1. I knew people like this in my homeschool group growing up. I always wondered how their kids turned out.
    Also, this describes the first couple of chapters of Understood Betsy. The rest of the book deals with how the normal half of her family deprogrammed her. It’s not speculative, but it’s a lovely old book.

  2. Marion says:

    This is an excellent article.  I’m a parent of 10 year old son and a 3 year old daughter and I’m always concerned with the diminished role of reading in our culture.
    With the tablets, iPods, iPads, Xbox etc…..it seems the love of reading is being pushed further into the background as a source of entertainment and enjoyment. 
    An article like this one is a good wake-up call for its relevance.

  3. Yup, I knew people like this too. The one girl I know from such a family grew up and found her own path – she and her hubby love all things scifi and fantasy and want to go to ComicCon now – but back when I first met her (I believe she was 18 or 19) she wasn’t allowed to read anything fantastical (or else, IIRC, was just being allowed to read a little bit of the more strict stuff.) 
    Me, I didn’t need to be taught to love reading… it just happened. XD Might be because I discovered books as another world when mine was pretty lonely. That, and books are a wonderful way of absorbing information when parents don’t have all the answers. The story goes in my family that my mom taught my brother to read so that he would stop asking her ‘why’ and ‘how’. XD 

  4. […] this context, you can imagine my delight upon reading E. Stephen Burnett’s “How to Ruin Your Child’s Reading.” Burnett provides five easy steps to destroy a child’s love of literature by sucking all […]

  5. D.M. Dutcher says:

    Be careful with #4. Not many kids really care about the craft or skill in books depending on the age, and many become lifelong readers on a diet of things most people would turn their noses up at. Your boy may not be able to stand Harry Potter but he will devour Matt Christopher’s sports books, or your girl will be bored to tears by The Secret Garden, yet beg you for stacks of books about ponies.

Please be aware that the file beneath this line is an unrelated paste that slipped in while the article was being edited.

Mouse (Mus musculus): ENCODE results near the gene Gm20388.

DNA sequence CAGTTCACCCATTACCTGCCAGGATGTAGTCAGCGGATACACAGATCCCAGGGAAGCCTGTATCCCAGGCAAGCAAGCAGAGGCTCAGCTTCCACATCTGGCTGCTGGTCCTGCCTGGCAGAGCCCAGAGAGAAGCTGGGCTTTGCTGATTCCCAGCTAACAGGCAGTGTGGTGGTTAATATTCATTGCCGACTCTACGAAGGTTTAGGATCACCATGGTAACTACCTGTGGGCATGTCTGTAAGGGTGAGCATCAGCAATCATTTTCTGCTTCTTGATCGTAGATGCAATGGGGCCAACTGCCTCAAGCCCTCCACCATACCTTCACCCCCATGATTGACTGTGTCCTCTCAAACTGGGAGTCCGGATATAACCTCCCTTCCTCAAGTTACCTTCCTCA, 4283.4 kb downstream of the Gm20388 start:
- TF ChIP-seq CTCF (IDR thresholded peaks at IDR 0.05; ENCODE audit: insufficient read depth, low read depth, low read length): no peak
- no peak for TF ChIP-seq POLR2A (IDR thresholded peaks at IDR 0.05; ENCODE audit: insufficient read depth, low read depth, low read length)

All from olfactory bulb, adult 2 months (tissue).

If anything, a lot of the well-crafted books often are neglected by kids. Most recent Newberry Award winners are a good example: has anyone really ever heard of a kid that likes Neil Gaiman’s the Graveyard Book? But a lot seem to love Percy Jackson or Darren Shan.
    This isn’t an argument for low quality in books, but I think the common thread in all these problems is trying to control reading in order to deliver a specific result. The idea isn’t to make a love of reading, as opposed to make reading a tool to deliver a well-behaved, moral child. Ironically, the best way to get a child to read in my opinion is to make him own the act and encourage his agency. Let him choose what books he reads and buys within limits, and he will see reading as a way to express his autonomy. This was why libraries are so valuable: the child can get his own books, and there’s even stealth morality and good habit forming in needing to be a proper borrower.

  6. Galadriel says:

    My parents didn’t restrict my reading to any genre, but I know my sci-fi side really bloomed once I hit college and had access to things like Doctor Who, Firefly, Terry Prachett, and Neil Gaiman.

  7. Joanna says:

    So my parents really tried — they really did — to teach me to appreciate the moral lessons to be gleaned from books,  to avoid over dosing on more suspect books, and to avoid like the plague such off limits as Harry Potter.
    After observing the way me and my siblings devoured the Redwall books, we were limited to one a month (Do you know how long a month is to a 10-year-old? :D)
    But it all came to not, and I loved reading anyway…. I just had to work out of my legalistic lofty place from where I looked down on books, sifting them for Good Lessons.
    My older brother, however, quickly dispensed of fiction in general, settling for non-fiction and books about mechanical things. I wonder how much is due to the reasons above, and how much is just the way he thinks — he’s an engineer now. 😀

What do you think?